- In 2013, during the building of the Teles Pires dam in the Brazilian Amazon, the Teles Pires Hydroelectric Company (CHTP) dynamited Karobixexe (Seven Rapids), a sacred site of the Munduruku, Apiaká and Kayabi peoples. Located just outside an indigenous reserve, it received no government protection.
- Also during construction, the firm removed funeral urns from a sacred site without indigenous permission and refused to return them. In December, 70 Munduruku occupied the Natural History Museum in Alta Floresta in Mato Grosso state, and took back the 12 funeral urns, plus other of their artifacts.
- The construction of the Teles Pires dam and destruction of Karobixexe both occurred without prior consultation of the Mundurku as required under law according to the International Labour Organization’s Convention 169, of which Brazil is a signatory.
- Other human remains were found by CHTP and 270,000 artifacts were removed to which the Munduruku now have no access. They have also been barred from another sacred site, Dekoka’a (Monkey Hill) impacted by the construction of the São Manoel Hydroelectric Power Station, also located on the Teles Pires River.
This article was first published by Mongabay on 20 January 2020. You can read the original here.
ALTA FLORESTA, Mato Grosso state, Brazil — On Christmas Eve 2019, 70 Munduruku indigenous people occupied the Natural History Museum in Alta Floresta and seized 12 funeral urns (Itiğ’a in Munduruku) and other artifacts removed from a sacred site during the building of an Amazon hydroelectric dam on the Teles Pires River, a tributary of the Tapajós River.
Considered by many as one of the most egregious assaults on indigenous culture in Brazil in recent years, the building of the Teles Pires dam in 2013 destroyed Karobixexe (Seven Rapids), a sacred site for the Munduruku, Apiaká and Kayabi peoples; it was located just outside a demarcated indigenous reserve, so received no government protection. Korobixexe is extraordinarily important for the Munduruku, as they regard it as a spiritual realm inhabited by both human souls after death and also by supernatural beings, such as the “Mother of Fishes,” responsible for all fish reproduction in the Teles Pires River.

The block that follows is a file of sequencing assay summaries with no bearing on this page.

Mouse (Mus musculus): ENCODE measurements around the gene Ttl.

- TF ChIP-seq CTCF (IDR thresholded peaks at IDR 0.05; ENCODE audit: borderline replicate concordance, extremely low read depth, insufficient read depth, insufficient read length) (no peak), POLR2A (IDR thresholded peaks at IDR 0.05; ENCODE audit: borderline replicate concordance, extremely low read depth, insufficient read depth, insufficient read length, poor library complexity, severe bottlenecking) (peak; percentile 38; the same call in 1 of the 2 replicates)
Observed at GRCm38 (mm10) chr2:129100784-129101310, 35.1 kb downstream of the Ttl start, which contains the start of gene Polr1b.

According to Krixi Biwün, a woman warrior and sage, who lives in Teles Pires village, the dynamiting of the site meant the end of the Munduruku. “We will come to an end, if our spirits disappear, “she said. It is double annihilation, in life and in death.
Though the building of the Tele Pires dam had serious impacts on their way of life, their territory and their spiritual practices, the Munduruku were not consulted prior to the project’s construction, as they should have been under law, according to the International Labour Organization’s Convention 169, of which Brazil is a signatory.
In December 2016, a Brazilian judge recognized the validity of what the Indians had said all along: that they should have been allowed a “prior, free and informed” consultation before the dam was given the go-ahead. As a result, the court ruled “invalid” the dam license issued by IBAMA, Brazil’s environment agency, in 2010. But by the time of this decision, the dam was already in commercial operation so the court’s decision had no practical impact.
However, the impacts for the Munduruku have been devastating. A 2016 oil spill near the under construction São Manoel hydropower dam seriously affected indigenous communities on the Tele Pires River. Indigenous leader Taravi Kayabi described the spill’s effect: “All this is a terrible sadness for our people. This region is sacred to us. Now, along with the land being flooded [due to the dam], they´ve dirtied our water. The fish have disappeared, too. People are getting sick with diarrhea. Everyone is worried about their health.” Also since the destruction of Karobixexe and the removal of the urns, the Munduruku have reported a number of tragic incidents, including the death in 2019 of two indigenous women hit by lightning, as well the disappearance of various animals they used to hunt and of some species of fish.
Determined to protect their people from further violent deaths, disasters and mishaps, the shamans decided they must retrieve the urns and bring them to an undisclosed protected place as indicated by the ancestors. “We can’t leave the spirits any longer there [in the museum]. They are complaining of the cold and the town, and they’re carrying out acts of vengeance, as we are not protecting them,” explained a shaman.